The PMML is pleased to offer this program and hundreds more.

Watch this program for free.
Thank you for being a member.

Record date:

Toni Simovski, Interpreter

Toni Simovski Transcript.pdf

Toni Simovski used his Macedonian heritage to become an interpreter for the U.S. Department of Defense.

Toni Simovski was born in Detroit, Michigan in November of 1974. In his interview, he explains moving back to Yugoslavia with his parents in 1986—a time when the country was still unstable. After returning to Michigan in 1989, he made a surprisingly smooth transition between the two cultures.

Toni never struggled academically after returning to the states—partly because he was bilingual. In fact, he really excelled in Social Studies. He also fit in socially because he was involved in a variety of sports—soccer, track and handball. He says he always planned on going to college because he did not want to struggle like his parents. He ended up graduating with honors and earned degrees in history and political science. He also wanted to get his teaching certificate to ensure he would always have that option. So, when the job offer with the Department of Defense came along, he insisted on finishing up his student teaching first. He did, however, choose the DOD job over his substitute teaching position without hesitation.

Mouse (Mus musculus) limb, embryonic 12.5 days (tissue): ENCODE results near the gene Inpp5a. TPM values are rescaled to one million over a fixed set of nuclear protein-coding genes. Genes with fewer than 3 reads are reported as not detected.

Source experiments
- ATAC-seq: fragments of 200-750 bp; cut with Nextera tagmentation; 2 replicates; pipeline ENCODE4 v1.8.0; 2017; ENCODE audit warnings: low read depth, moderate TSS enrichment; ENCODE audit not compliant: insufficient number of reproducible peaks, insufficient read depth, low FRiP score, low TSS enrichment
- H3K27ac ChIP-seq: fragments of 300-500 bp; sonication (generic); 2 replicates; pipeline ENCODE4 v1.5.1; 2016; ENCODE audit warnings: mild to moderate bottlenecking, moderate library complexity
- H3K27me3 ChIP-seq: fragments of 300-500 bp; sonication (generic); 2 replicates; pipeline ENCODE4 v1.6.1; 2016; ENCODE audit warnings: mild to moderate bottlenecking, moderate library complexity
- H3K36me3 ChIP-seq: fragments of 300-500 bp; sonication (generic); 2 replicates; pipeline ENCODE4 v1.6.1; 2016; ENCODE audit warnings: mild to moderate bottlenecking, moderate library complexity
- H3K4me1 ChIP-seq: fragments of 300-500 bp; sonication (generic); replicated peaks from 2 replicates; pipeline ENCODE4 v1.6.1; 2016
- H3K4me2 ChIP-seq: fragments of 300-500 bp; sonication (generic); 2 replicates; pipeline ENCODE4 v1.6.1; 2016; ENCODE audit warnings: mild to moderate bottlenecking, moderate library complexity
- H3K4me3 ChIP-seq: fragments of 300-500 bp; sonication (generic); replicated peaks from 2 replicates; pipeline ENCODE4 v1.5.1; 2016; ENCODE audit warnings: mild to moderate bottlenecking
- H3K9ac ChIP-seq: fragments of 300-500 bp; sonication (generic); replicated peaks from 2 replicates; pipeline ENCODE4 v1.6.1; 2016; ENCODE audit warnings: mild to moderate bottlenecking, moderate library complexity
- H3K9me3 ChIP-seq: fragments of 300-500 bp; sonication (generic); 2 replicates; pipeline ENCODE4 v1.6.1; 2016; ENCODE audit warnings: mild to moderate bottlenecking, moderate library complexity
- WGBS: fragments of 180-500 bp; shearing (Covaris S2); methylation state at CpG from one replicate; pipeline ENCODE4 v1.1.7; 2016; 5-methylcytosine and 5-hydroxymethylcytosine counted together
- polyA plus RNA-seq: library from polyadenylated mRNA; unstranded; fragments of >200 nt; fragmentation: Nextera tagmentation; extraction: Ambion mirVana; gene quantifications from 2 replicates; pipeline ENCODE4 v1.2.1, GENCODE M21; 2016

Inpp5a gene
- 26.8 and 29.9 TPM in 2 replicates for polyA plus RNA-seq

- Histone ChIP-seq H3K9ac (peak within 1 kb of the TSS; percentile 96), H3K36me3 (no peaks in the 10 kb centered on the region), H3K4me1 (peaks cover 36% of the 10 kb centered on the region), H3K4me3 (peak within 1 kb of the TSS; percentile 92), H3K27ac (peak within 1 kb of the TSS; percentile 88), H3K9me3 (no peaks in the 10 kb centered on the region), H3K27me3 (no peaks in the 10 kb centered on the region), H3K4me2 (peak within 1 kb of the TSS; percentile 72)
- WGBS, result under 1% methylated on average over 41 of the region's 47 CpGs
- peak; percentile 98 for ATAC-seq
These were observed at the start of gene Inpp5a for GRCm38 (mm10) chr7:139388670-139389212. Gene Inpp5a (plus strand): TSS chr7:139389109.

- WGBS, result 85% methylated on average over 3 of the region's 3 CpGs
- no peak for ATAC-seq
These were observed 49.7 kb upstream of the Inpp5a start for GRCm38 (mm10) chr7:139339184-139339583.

After a very intense background check and training at Fort Benning, Toni was sent to Camp Able Sentry in Macedonia. His mission—as part of the United Nations Protective Force—was to make sure Macedonia was not attacked by Serbia. One of his responsibilities included monitoring the soldiers when they went into town, to ensure their safety. He also had to mingle with the locals to get any inside information. Essentially, his job was to be the eyes and ears of the base. This put him in a challenging position because the Albanians did not trust him; the fact that he was a Macedonian man working for the U.S. made them suspicious.

Once Toni resigned, the DOD tried to get him back, but he decided to remain in teaching. He says he really encourages his students to get politically involved by voting. He discourages political apathy and wants to teach the younger generations to stay aware of what is happening in the government. He also emphasizes how much more powerful it is to hear first-hand stories, as opposed to just reading about it in a history textbook—which is why he was so happy to share his story of service.